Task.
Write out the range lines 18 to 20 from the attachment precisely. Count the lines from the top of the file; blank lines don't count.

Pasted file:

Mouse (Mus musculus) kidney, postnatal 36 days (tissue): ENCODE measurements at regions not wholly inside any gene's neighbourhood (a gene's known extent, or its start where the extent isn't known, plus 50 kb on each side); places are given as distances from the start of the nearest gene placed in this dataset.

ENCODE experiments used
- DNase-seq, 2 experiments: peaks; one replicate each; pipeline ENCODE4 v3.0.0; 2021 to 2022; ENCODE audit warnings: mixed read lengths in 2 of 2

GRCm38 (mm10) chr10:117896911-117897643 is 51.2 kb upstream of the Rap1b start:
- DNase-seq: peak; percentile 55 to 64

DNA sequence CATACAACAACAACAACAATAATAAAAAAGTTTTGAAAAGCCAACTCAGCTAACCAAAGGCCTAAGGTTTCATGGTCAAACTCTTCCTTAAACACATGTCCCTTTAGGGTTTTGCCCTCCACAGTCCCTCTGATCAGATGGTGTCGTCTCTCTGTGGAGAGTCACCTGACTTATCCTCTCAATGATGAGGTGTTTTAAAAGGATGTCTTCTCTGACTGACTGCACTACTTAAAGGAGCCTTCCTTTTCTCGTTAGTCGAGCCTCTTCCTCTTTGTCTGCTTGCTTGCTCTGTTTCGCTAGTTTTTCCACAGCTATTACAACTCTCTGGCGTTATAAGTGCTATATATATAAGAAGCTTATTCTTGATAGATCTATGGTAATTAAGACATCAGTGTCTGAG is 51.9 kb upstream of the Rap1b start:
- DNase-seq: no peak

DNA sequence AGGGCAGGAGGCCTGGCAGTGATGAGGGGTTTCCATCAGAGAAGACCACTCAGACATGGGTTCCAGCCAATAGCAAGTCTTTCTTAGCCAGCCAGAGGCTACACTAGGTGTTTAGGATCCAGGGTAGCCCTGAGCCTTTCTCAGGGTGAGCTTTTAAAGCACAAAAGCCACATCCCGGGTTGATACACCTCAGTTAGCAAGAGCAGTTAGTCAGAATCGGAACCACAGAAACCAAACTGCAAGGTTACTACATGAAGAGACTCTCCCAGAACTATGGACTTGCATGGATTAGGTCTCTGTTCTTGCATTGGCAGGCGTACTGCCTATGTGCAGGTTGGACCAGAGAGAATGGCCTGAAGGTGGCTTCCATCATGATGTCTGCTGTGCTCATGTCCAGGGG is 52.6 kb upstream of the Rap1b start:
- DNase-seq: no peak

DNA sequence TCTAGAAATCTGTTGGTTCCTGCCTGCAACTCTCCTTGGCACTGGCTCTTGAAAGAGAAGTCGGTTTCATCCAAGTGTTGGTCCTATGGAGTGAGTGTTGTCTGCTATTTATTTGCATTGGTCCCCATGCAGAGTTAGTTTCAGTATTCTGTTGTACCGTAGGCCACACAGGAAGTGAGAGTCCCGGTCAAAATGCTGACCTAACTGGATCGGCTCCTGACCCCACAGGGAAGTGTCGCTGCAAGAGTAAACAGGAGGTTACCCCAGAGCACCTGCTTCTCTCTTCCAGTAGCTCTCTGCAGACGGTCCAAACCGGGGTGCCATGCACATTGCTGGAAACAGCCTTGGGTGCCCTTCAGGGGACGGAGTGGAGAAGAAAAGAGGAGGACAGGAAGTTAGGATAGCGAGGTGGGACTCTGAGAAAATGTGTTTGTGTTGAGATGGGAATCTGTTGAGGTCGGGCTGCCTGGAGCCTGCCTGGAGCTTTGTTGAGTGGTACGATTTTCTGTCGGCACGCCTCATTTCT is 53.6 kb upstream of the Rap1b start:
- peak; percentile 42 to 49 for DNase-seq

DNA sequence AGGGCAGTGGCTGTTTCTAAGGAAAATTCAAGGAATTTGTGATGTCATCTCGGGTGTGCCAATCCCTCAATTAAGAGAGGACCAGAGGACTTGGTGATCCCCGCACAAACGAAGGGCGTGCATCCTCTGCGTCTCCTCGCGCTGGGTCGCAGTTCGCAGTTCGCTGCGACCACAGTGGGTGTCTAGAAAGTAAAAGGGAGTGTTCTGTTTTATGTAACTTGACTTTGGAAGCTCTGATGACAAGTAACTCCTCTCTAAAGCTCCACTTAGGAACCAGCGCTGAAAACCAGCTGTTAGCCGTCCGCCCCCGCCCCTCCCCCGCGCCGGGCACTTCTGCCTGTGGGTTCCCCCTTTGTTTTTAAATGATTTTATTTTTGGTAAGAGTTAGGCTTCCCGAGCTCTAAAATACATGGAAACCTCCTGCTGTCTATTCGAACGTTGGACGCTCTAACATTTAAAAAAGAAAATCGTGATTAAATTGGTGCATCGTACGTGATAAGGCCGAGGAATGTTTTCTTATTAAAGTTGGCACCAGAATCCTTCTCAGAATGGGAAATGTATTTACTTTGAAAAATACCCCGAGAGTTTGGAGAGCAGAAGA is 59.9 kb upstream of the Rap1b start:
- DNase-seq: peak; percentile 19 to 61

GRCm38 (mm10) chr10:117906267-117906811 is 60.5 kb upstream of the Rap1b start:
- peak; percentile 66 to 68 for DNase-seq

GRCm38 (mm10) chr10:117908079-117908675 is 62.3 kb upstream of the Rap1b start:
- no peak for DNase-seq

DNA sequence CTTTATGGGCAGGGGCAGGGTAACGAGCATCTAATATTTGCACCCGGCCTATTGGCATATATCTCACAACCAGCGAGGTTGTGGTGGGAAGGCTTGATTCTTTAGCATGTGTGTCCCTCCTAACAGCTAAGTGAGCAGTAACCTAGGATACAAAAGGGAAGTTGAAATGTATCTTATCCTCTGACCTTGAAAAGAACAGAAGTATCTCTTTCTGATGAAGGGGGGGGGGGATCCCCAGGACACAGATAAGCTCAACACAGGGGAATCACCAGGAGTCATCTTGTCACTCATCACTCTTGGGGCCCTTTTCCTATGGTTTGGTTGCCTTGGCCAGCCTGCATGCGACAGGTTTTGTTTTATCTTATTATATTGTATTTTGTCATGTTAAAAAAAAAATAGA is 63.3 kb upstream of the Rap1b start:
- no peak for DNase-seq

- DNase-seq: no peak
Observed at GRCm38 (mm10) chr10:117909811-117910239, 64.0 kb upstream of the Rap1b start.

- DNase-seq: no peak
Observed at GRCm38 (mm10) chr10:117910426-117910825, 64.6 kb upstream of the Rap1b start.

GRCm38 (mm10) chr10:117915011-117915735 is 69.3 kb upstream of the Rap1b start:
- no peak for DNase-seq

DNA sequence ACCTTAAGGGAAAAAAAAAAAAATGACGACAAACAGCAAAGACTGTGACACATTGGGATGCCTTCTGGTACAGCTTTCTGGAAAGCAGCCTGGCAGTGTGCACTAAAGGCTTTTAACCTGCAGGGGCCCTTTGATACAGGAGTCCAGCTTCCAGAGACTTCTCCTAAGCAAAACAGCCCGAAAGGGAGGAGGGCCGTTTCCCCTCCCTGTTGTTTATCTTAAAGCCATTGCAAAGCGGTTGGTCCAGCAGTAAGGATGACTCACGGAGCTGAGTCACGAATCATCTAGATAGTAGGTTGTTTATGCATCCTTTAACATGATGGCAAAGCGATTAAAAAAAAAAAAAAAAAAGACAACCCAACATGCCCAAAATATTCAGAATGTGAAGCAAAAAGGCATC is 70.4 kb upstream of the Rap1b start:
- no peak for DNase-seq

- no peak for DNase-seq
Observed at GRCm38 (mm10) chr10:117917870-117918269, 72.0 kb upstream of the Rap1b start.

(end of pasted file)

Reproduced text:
DNA sequence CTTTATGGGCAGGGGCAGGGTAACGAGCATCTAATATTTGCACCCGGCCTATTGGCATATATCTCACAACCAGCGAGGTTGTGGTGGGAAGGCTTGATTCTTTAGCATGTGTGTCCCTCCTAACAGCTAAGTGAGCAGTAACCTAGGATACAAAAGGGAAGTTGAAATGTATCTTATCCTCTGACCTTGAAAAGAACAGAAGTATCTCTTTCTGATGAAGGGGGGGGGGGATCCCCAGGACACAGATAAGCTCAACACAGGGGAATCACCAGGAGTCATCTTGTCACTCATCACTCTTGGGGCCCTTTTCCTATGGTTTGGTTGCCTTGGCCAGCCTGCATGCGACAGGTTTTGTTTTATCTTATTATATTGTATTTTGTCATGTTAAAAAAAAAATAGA is 63.3 kb upstream of the Rap1b start:
- no peak for DNase-seq

- DNase-seq: no peak